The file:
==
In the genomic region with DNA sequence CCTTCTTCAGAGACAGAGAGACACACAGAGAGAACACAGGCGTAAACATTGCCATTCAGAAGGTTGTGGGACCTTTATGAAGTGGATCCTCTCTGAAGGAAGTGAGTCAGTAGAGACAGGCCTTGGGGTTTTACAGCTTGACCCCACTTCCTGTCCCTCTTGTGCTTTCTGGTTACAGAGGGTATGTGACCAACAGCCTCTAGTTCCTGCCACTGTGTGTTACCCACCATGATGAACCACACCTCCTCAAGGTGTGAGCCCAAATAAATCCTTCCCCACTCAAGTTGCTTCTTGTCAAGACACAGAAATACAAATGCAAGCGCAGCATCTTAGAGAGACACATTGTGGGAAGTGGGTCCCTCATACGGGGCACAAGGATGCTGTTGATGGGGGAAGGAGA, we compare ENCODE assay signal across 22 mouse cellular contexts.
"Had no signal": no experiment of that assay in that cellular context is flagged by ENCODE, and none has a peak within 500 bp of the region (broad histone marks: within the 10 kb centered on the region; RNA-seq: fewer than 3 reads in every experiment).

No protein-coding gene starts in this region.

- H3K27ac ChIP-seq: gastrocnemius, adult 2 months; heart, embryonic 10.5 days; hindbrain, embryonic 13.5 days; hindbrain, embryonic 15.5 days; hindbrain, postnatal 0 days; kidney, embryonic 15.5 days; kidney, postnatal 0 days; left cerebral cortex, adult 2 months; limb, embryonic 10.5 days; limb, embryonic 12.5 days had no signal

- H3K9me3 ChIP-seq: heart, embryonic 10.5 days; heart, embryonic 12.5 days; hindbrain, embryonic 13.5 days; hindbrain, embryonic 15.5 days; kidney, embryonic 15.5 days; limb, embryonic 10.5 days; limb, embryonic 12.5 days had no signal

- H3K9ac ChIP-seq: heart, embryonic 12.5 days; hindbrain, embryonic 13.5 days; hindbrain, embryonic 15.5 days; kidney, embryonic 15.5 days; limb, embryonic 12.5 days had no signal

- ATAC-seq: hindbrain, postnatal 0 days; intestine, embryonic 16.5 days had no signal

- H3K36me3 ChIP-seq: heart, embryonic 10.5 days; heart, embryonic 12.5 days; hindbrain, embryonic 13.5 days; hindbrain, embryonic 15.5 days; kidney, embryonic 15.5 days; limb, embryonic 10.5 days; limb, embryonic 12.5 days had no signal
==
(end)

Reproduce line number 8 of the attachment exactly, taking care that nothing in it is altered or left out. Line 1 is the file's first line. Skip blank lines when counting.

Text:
- H3K36me3 ChIP-seq: heart, embryonic 10.5 days; heart, embryonic 12.5 days; hindbrain, embryonic 13.5 days; hindbrain, embryonic 15.5 days; kidney, embryonic 15.5 days; limb, embryonic 10.5 days; limb, embryonic 12.5 days had no signal